Chapter 2 - Becoming a U.S. Citizen

A person may derive or acquire U.S. citizenship at birth. Persons who are born in the United States and subject to the jurisdiction of the United States are citizens at birth. Persons who are born in certain territories of the United States also may be citizens at birth. In general, but subject in some cases to other requirements, including residence requirements as of certain dates, this includes persons born in:

  • Puerto Rico on or after April 11, 1899; [1] 

  • Canal Zone or the Republic of Panama on or after February 26, 1904; [2] 

  • Virgin Islands on or after January 17, 1917; [3] 

  • Guam born after April 11, 1899; [4] or

  • Commonwealth of the Northern Mariana Islands (CNMI) on or after November 4, 1986. [5] 

Persons born in American Samoa and Swains Island are generally considered nationals but not citizens of the United States. [6] 

In addition, persons who are born outside of the United States may be U.S. citizens at birth if one or both parents were U.S. citizens at their time of birth. Persons who are not U.S. citizens at birth may become U.S. citizens through naturalization. Naturalization is the conferring of U.S. citizenship after birth by any means whatsoever.

In general, an applicant files a naturalization application and then USCIS grants citizenship after adjudicating the application. In some cases, a person may be naturalized by operation of law. This is often referred to as deriving citizenship. In either instance, the applicant must fulfill all of the requirements established by Congress. In most cases, a person may not be naturalized unless he or she has been lawfully admitted to the United States for permanent residence.

Deciding to become a U.S. citizen is one of the most important decisions an immigrant can make. Naturalized U.S. citizens share equally in the rights and privileges of U.S. citizenship. U.S. citizenship offers immigrants the ability to:

  • Vote in federal elections;

  • ​Travel with a U.S. passport;

  • Run for elective office where citizenship is required;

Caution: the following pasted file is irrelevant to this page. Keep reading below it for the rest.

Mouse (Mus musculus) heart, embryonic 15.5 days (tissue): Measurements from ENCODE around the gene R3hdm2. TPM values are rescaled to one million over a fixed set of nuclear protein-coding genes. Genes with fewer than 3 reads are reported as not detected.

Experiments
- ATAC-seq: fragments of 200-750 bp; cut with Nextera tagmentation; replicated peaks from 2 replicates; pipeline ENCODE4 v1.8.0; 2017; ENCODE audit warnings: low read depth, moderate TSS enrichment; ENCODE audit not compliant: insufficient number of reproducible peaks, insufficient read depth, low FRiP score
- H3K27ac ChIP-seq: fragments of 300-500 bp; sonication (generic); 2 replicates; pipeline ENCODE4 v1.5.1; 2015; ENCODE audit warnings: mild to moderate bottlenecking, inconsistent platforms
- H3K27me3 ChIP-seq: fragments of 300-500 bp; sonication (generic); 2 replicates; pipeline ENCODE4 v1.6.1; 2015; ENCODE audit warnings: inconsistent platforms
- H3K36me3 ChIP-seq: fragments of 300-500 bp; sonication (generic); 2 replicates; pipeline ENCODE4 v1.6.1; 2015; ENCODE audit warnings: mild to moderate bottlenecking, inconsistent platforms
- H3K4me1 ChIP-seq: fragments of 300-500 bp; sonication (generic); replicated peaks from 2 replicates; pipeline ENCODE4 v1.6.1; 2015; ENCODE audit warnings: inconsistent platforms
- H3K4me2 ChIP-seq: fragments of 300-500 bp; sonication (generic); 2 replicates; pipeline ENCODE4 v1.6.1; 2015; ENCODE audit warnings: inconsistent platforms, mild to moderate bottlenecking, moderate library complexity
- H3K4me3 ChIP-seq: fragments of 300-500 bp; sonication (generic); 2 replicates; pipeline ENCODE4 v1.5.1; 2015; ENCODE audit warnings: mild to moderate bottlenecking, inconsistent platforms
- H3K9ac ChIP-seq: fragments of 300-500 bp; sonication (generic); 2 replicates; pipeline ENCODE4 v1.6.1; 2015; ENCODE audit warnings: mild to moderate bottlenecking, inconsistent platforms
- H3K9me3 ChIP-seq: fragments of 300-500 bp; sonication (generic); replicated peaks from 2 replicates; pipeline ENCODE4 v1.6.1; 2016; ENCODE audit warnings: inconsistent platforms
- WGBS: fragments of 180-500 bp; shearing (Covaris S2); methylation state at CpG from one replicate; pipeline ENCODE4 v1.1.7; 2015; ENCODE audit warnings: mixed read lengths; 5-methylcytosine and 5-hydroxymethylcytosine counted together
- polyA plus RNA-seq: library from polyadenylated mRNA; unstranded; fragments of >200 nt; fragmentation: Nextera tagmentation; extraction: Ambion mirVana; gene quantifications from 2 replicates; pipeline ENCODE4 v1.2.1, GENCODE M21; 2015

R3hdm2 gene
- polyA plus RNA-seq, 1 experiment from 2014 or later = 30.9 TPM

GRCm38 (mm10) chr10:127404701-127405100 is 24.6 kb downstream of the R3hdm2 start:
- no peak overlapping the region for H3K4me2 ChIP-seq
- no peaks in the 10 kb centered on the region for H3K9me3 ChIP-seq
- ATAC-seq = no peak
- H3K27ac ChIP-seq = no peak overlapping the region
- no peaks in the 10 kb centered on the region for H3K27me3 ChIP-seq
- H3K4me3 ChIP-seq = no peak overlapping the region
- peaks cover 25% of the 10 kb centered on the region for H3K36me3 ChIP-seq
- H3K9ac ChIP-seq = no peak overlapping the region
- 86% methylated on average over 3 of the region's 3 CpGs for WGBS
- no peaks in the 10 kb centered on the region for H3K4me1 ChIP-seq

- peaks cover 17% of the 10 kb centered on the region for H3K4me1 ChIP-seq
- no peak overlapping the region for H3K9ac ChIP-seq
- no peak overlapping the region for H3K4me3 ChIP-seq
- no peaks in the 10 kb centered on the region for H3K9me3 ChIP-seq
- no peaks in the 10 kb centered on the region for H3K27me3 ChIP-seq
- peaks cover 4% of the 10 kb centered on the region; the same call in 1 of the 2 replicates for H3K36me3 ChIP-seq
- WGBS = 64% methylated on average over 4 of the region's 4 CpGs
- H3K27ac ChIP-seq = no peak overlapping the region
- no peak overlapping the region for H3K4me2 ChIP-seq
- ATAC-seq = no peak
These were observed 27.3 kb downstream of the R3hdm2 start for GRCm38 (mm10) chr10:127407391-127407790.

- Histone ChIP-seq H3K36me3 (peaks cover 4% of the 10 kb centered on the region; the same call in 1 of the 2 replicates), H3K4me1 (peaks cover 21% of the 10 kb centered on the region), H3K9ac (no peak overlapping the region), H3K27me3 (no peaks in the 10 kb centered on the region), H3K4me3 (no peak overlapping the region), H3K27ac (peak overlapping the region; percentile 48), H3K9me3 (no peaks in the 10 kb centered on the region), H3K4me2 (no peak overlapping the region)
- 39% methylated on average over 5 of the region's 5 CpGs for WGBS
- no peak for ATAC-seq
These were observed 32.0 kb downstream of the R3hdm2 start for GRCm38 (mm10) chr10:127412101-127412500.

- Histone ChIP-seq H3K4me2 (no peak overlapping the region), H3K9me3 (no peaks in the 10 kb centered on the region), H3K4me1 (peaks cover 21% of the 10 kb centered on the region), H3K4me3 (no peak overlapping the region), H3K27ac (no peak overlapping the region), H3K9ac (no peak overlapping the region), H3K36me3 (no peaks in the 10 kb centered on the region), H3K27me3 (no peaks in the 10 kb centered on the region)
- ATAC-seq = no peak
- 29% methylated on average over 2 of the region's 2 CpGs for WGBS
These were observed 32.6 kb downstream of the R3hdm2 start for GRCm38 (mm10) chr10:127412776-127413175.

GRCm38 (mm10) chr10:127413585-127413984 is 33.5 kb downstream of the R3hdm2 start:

• Participate on a jury;

  • Become eligible for federal and certain law enforcement jobs;

  • Obtain certain state and federal benefits not available to noncitizens;

  • Obtain citizenship for minor children born abroad; and

  • Expand and expedite their ability to bring family members to the United States.


[^ 1] See INA 302.

[^ 2] See INA 303. If the person was born in the Canal Zone, he or she acquired U.S. citizenship at birth if born between February 26, 1904 and October 1, 1979, and one parent was a U.S. citizen at the time of the person’s birth. The Canal Zone ceased to exist on October 1, 1979. See the so-called Torrijos–Carter Treaties (September 7, 1977). If the person was born in the Republic of Panama, but not in the Canal Zone, one parent must have been a U.S. citizen parent employed by the U.S. Government, or by the Panama Railroad Company, at the time of the person’s birth.

[^ 3] See INA 306.

[^ 4] See INA 307.

[^ 5] See Section 303 of the Covenant to Establish a Commonwealth of the Northern Mariana Islands in Political Union with the United States of America, Pub. L. 94-241 (PDF), 90 Stat. 263, 266 (March 24, 1976) (48 U.S.C. 1801 note). In addition, certain persons in the CNMI who were born before November 4, 1986, and their children if under age 18 on that date, became U.S. citizens at that time. See Section 301 of Pub. L. 94-241 (PDF), 90 Stat. 263, 265-66 (March 24, 1976) (48 U.S.C. 1801 note). In addition, the Department of State will issue U.S. passports to persons born in the Northern Mariana Islands between January 9, 1978 and November 3, 1986, pursuant to a judicial decision holding that such persons are U.S. citizens. See Sabangan v. Powell, 375 F. 3d 818 (9th Cir. 2004).

[^ 6] See INA 308.

Current as of October 20, 2021